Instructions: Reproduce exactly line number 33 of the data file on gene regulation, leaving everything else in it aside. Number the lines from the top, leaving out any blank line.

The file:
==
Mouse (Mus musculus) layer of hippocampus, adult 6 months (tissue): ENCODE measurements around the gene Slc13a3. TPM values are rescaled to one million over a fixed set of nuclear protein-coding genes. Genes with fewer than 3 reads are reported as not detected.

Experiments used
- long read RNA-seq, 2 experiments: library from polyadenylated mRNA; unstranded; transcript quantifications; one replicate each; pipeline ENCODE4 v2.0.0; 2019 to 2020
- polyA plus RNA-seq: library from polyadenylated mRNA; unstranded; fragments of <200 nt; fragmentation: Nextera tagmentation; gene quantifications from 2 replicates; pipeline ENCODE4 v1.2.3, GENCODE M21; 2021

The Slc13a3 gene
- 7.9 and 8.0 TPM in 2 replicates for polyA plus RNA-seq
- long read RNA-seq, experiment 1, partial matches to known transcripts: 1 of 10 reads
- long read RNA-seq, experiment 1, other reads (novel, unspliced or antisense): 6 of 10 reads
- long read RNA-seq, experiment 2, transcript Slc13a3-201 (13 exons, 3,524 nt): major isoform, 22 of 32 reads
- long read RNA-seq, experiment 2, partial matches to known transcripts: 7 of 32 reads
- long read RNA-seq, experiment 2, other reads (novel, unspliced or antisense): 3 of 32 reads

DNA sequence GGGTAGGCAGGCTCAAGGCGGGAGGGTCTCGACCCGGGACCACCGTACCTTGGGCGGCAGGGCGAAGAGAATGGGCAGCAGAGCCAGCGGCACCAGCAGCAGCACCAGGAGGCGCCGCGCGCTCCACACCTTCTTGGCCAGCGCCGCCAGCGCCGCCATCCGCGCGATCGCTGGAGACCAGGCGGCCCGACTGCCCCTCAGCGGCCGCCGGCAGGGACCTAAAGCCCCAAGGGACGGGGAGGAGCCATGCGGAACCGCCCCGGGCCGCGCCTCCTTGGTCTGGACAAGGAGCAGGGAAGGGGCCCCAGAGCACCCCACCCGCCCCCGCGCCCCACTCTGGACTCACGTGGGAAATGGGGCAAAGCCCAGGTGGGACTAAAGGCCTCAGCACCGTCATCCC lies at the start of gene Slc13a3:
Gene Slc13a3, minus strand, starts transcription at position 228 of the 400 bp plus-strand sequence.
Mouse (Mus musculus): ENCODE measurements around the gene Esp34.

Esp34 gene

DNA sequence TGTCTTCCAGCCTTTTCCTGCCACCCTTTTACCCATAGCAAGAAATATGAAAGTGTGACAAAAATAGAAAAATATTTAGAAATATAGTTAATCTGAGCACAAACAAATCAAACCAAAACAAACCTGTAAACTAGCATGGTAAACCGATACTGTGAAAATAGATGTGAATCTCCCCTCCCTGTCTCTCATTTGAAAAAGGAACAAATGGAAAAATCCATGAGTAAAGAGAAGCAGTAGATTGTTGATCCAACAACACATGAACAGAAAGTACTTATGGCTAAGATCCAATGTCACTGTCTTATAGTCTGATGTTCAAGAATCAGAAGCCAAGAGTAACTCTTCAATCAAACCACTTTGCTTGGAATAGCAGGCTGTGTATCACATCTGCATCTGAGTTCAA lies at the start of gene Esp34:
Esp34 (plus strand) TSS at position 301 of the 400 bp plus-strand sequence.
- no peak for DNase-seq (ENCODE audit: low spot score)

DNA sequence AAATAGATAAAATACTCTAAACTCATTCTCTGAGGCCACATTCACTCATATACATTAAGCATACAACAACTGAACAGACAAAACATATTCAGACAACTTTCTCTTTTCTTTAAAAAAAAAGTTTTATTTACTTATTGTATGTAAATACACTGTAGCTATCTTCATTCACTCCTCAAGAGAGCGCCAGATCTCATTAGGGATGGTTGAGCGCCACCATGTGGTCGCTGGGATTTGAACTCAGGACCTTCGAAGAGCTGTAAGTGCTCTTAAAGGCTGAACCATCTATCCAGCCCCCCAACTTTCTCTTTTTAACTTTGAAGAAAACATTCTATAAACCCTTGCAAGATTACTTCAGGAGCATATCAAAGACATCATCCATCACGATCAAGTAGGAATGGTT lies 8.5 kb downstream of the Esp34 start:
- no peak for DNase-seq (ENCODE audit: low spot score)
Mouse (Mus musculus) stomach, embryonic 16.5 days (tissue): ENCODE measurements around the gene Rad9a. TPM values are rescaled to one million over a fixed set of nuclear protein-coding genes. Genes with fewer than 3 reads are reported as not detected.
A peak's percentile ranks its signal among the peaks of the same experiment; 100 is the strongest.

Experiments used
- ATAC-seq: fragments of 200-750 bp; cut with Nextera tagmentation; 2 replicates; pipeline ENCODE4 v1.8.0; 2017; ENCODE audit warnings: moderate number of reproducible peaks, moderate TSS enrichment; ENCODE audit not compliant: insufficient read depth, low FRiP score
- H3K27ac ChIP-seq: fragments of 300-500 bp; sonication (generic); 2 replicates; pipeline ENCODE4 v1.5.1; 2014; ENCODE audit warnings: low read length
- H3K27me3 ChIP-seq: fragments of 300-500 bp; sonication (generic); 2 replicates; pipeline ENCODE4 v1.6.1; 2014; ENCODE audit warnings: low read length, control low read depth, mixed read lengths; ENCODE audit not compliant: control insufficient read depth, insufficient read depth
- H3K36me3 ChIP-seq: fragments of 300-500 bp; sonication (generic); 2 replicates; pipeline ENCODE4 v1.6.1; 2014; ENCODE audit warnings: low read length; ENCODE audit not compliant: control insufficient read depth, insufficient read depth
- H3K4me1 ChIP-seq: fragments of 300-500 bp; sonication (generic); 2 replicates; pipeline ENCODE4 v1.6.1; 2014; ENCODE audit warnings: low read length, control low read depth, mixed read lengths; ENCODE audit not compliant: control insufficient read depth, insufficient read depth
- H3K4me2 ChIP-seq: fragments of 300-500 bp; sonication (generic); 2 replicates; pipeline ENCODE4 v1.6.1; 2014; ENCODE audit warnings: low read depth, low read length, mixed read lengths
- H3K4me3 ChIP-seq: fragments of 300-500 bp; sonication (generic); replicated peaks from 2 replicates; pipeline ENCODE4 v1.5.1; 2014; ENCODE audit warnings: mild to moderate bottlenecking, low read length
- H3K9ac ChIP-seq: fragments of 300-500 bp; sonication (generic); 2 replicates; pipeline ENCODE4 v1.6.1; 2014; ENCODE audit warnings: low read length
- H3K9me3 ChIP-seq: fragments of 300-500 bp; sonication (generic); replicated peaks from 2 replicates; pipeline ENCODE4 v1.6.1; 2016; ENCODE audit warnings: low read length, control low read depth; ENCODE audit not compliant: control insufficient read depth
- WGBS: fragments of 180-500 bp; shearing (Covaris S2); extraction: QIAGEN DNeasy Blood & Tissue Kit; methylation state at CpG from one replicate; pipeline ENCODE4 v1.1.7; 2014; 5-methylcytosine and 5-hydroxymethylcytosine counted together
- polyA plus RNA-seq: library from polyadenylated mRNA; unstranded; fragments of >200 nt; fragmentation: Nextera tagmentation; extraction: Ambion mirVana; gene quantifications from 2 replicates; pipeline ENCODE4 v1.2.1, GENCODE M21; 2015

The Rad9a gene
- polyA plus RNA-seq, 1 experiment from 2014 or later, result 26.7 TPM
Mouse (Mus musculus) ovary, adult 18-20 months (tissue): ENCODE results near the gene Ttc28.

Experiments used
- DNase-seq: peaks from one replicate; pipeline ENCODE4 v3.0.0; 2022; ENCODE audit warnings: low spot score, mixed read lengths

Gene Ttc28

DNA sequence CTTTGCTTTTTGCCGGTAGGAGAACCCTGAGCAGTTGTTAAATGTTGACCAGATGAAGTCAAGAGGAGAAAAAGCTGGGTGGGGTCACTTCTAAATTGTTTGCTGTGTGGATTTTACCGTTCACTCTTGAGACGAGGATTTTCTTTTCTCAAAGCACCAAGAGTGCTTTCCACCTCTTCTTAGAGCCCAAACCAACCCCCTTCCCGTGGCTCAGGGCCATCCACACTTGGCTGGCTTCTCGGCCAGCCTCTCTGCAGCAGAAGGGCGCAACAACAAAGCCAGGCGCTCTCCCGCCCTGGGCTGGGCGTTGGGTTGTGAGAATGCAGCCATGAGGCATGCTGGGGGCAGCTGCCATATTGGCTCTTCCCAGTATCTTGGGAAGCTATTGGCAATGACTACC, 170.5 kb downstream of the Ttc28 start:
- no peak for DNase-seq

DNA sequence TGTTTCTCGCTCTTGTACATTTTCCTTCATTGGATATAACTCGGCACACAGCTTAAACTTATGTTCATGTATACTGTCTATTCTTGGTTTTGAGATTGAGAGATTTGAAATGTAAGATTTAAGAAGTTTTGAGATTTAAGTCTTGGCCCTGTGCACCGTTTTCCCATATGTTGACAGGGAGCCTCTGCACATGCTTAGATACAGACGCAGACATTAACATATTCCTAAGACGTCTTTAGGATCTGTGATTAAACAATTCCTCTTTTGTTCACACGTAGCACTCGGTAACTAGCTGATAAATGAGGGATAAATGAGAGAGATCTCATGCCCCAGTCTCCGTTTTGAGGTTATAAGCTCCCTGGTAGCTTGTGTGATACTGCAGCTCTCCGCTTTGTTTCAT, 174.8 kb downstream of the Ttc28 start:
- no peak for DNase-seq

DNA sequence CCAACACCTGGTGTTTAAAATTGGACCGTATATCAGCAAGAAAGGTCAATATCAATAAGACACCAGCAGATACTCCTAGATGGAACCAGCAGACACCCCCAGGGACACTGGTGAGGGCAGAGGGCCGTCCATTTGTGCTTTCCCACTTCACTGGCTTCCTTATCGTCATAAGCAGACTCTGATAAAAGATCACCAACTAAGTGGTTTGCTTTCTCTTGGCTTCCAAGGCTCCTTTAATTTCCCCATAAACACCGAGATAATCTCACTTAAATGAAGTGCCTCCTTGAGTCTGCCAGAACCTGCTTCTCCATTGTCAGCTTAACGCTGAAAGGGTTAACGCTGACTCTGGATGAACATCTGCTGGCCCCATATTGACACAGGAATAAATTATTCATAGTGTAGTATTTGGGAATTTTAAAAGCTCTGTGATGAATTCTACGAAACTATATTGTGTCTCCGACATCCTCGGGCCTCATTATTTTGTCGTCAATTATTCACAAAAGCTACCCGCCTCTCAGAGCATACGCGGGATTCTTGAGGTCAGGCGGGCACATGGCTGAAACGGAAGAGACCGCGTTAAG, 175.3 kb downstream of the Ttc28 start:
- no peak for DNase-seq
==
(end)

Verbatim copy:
- WGBS: fragments of 180-500 bp; shearing (Covaris S2); extraction: QIAGEN DNeasy Blood & Tissue Kit; methylation state at CpG from one replicate; pipeline ENCODE4 v1.1.7; 2014; 5-methylcytosine and 5-hydroxymethylcytosine counted together